Affordable yet Incredibly Functional….
This is a tiny house generation and people are flocking to downsize by getting rid of their excess material possessions and moving into the teeny tiny little homes. Sometimes it’s hard to see how this lifestyle is possible though, but then it’s through people like this Bay area couple who show us the functionality of their little compact world. Let’s take a look!
Engh and Jallifier are part of a small but growing group of tiny house dwellers who care about economy, simplicity, the environment and energy efficiency. Type “tiny house” into Google and you’ll find dozens of blogs, books and classes. A company called Tumbleweed with an office in Sonoma, Calif., can sell you a tiny house or set you up with a course to build one yourself. A small house guru named Jay Shafer is planning to build a community of little cottages in Sebastopol, Calif.; another expert named Ethan Waldman is selling a book titled Tiny House Decisions.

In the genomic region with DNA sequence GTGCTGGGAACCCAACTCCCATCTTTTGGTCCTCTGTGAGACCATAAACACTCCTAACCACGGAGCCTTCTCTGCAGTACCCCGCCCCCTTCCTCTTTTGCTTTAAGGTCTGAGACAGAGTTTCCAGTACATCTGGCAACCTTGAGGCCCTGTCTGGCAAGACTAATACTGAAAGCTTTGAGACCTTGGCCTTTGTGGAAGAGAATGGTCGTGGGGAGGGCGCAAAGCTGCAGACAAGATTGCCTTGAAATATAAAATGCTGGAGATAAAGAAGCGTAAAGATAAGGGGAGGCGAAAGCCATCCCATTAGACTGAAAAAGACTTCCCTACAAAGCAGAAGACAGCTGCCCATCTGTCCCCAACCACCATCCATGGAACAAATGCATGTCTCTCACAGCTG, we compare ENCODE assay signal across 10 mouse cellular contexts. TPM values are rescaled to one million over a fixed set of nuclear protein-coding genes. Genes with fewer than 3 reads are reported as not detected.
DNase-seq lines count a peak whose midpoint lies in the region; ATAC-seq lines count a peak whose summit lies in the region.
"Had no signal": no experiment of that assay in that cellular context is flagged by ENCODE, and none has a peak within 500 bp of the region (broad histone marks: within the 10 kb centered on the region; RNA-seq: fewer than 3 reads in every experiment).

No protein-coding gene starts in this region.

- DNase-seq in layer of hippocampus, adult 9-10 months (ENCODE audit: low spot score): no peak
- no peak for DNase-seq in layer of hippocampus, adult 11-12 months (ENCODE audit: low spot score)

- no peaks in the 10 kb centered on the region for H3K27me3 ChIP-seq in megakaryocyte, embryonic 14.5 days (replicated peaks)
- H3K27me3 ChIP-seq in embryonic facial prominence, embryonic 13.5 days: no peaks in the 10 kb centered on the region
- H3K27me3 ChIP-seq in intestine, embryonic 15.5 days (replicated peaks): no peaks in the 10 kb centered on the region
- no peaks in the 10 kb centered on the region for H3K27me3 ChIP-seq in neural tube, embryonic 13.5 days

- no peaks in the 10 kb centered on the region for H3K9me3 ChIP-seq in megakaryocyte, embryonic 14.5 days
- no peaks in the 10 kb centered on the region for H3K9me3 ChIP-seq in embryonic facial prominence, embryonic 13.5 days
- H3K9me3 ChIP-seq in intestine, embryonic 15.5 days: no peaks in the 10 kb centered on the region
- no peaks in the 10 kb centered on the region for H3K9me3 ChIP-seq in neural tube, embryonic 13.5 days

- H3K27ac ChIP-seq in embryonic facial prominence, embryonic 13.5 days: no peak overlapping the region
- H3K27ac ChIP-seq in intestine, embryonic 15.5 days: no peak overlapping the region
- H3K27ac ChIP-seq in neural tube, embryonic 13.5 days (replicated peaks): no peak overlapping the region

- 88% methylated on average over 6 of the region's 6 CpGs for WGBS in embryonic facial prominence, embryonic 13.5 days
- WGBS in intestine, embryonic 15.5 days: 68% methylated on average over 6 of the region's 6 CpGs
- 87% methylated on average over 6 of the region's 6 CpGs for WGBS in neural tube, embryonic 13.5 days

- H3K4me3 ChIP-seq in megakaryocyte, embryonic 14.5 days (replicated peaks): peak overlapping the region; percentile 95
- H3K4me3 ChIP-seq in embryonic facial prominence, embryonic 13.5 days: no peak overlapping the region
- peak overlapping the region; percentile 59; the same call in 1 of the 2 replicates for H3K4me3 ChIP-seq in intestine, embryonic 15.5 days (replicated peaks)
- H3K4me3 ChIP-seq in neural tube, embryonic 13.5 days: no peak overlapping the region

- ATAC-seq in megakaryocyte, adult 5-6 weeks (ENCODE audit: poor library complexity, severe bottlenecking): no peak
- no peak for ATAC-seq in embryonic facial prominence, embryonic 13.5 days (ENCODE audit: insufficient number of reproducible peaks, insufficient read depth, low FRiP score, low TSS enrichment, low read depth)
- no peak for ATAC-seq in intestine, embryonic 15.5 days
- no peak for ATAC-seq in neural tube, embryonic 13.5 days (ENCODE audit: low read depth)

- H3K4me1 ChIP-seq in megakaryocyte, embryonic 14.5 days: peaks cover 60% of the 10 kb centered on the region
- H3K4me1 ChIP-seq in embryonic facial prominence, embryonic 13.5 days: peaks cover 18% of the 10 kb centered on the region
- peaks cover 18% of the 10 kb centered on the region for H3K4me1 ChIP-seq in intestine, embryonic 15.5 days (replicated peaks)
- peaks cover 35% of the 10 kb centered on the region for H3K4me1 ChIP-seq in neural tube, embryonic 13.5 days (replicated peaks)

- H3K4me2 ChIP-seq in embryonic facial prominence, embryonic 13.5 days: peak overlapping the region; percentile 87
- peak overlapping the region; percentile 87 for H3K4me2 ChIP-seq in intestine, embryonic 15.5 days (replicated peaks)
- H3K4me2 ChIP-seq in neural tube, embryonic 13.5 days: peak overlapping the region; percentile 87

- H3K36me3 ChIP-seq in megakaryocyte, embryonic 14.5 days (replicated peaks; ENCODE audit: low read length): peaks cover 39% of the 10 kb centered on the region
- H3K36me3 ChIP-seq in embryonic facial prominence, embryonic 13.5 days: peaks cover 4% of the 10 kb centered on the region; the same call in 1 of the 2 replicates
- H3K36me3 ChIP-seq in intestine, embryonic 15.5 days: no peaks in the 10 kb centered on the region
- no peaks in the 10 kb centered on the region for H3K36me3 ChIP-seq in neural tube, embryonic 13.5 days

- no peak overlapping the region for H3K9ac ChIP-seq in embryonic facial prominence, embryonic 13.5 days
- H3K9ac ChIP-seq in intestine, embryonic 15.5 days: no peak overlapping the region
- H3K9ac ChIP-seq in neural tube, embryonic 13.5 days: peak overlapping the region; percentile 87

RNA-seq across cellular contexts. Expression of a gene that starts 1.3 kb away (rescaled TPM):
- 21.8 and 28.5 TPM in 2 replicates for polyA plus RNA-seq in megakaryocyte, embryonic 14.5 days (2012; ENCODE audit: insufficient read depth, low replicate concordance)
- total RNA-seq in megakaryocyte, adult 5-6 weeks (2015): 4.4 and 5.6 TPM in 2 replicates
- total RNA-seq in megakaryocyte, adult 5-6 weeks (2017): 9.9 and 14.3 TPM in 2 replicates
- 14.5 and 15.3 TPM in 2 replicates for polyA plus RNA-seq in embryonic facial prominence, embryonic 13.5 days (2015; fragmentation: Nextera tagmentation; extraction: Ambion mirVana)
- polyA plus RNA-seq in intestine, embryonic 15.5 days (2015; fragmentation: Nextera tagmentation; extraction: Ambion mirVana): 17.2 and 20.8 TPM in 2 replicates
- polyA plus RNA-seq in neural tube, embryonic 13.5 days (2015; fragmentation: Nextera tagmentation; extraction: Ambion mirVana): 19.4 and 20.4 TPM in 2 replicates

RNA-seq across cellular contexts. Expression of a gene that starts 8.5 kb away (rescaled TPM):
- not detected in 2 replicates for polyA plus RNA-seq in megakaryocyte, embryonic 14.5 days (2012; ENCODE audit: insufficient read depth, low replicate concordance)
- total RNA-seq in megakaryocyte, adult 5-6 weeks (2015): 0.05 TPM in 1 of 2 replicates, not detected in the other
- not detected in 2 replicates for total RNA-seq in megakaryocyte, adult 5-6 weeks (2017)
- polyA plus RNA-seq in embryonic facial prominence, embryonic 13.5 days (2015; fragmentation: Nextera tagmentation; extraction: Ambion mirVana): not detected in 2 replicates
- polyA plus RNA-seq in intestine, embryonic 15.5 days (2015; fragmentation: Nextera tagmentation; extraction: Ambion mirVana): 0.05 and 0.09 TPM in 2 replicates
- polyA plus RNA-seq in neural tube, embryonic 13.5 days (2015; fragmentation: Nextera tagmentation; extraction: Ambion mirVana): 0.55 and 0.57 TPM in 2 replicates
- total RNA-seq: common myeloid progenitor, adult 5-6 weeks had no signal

The houses are popping up everywhere from tony Montecito, Calif., to remote mountain ranges in the Southern United States. Prices to build these cute cottages with multipurpose living spaces range from $30,000, to $100,000 and up for tricked-out accommodations.
The walls of their home that’s now parked in the Santa Cruz Mountains outside La Honda are paneled in white-washed knotty pine and dark wood accents bring contrast and a rustic, yet sophisticated look. The kitchen is equipped with full-size stainless appliances and a double farm sink. The bathroom is luxurious with a shower that’s the same size as the one the couple had in their apartment. The loft adds extra square footage, and accommodates a king-size mattress and a Moroccan-style lounge area filled with pillows and carpets.
Clever built-ins make smart use of the space: the loft stairs provide storage, the bar eating area in front of a large window collapses, and a comfy bench converts into a desk.
The total cost for the home was about $80,000, and they paid an extra $15,000 for solar panels that allow them to live off the grid. Covering their costs required taking out a five-year loan. “It’s basically like a car loan,” Jallifier said.
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